and nurture the crops for the remaining inhabitants….so this became adilemma that some called “catch 22”.Last year some of the barons in the palace agreed to meet in one of thebanquet halls and hold a regular council where they could share intelligenceon the enemy and plot tactics together and share resources. Thiscollaborative ploy worked v well for a while and led to some successful raidson enemy lands and resources, and in turn also kept some of the tradingroutes open that were under threat. And so it was that the “commercialcouncil” was born. Unfortunately even this fell into disrepute after bickeringbetween the barons.A parchment scroll called the “Group Architecture Touchstone Document” waswritten up decreeing how the barons should govern and work together andshare both information and resources across the palace and the fiefdoms andlands beyond. For a while the scroll was read and used, but it didn’t take longfor it to start gathering dust in the archive library room.Overall though, (and coming towards the end of this saga)… most peoplerealised that modernisation was required. However, they felt just a little toocomfortable with the status quo in the palace and hoped and prayed theywould live happily ever after. Epilogue…3 wise men went to see the King and each gave him a piece of advice:The first wise man was also the treasurer and he said to the King “I haveadded up the cost of all these repeated renovations and re-building works andattempts over the many years and the aggregate cost is too much even tocount, so my advice is to sort the palace out once and for all, even if it doescost you some rubies and gold and disruption in the short term. I can feel thewinds of change getting stronger and any major change will only get moredifficult and costly with time.”The second wise man was also the medicine man and court jester, and hesaid to the King… “the treasurer may be wise and perhaps right, but alsoremember that this palace that you covet and love is really only bricks andmortar, and it’s the people that trade goods and people that fight your battlesfor you, so what makes the most difference are the hearts and minds of yoursubjects within these walls . Care for them well.”The third wise man, who was also the General of the Army said to the King “inmy experience fighting many battles I have found that my warriors alwaysfight harder when they know they are led well and are fighting for a goodcause and in the heat of the battle when my clear Royal banner is unfurledhigh I know that my men will rally around…” The END By David Stephenson 2007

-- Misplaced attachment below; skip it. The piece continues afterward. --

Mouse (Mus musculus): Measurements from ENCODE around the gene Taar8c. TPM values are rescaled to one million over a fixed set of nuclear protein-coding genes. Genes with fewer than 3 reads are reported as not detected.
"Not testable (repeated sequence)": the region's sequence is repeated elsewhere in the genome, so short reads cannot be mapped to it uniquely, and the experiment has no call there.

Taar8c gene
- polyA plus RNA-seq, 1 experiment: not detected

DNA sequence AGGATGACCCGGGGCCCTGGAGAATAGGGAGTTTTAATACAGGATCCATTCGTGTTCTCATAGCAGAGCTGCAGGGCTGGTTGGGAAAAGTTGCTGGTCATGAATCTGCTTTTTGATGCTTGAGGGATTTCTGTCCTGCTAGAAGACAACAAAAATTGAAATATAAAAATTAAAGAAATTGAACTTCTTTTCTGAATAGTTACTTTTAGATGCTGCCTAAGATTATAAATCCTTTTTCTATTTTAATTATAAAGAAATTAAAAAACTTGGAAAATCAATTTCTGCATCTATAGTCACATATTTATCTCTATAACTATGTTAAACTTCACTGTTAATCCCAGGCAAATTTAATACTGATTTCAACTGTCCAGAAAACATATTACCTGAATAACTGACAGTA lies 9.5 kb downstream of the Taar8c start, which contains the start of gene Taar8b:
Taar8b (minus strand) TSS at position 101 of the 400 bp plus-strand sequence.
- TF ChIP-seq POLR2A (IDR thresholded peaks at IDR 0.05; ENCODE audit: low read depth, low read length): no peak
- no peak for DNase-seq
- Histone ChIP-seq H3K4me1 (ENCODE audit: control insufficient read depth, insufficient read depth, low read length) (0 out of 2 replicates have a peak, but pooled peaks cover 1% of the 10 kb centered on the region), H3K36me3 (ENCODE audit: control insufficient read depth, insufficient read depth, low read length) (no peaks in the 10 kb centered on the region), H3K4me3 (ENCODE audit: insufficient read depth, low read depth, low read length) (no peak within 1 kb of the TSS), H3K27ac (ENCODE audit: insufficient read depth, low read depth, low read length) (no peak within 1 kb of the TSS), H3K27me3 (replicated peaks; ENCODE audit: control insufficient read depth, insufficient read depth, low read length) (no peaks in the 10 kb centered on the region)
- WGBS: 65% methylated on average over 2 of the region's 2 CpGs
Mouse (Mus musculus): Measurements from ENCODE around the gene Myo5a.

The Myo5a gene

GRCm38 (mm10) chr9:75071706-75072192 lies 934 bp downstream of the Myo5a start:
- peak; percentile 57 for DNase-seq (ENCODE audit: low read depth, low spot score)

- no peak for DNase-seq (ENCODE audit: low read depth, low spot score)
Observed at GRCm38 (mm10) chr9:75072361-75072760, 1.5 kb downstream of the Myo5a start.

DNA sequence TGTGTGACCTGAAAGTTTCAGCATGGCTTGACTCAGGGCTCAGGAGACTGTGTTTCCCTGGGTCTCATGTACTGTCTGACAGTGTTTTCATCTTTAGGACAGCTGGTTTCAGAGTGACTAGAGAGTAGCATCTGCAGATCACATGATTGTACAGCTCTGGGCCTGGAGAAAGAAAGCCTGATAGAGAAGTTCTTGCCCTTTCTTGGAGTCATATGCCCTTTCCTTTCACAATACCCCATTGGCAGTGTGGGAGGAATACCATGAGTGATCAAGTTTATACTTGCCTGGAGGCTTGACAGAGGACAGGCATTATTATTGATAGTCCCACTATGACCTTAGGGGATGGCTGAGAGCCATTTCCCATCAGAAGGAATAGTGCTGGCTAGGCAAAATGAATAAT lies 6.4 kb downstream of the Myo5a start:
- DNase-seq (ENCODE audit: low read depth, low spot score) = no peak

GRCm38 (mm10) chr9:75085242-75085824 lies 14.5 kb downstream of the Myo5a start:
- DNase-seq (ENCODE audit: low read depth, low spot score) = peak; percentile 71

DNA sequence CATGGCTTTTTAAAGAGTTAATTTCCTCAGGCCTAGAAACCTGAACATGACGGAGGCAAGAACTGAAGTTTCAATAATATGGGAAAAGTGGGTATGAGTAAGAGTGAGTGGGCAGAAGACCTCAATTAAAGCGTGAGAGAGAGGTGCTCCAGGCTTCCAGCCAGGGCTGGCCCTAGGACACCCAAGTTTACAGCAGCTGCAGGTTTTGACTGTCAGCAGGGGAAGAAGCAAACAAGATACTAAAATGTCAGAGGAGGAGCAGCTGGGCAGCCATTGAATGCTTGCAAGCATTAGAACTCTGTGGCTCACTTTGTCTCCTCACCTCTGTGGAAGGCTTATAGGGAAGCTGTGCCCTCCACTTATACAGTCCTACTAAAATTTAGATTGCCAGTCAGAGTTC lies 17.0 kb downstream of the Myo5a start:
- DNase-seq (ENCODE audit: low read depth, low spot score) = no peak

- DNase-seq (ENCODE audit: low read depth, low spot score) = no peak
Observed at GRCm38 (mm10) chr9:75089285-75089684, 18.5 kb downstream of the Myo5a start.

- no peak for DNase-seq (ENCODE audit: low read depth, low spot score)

Based upon the frustrations and challenges of downsizing the HeadOffices at Royal Mail Group, whilst Change Director and Head of OD. The story was used to help “lift the veil” on was happening.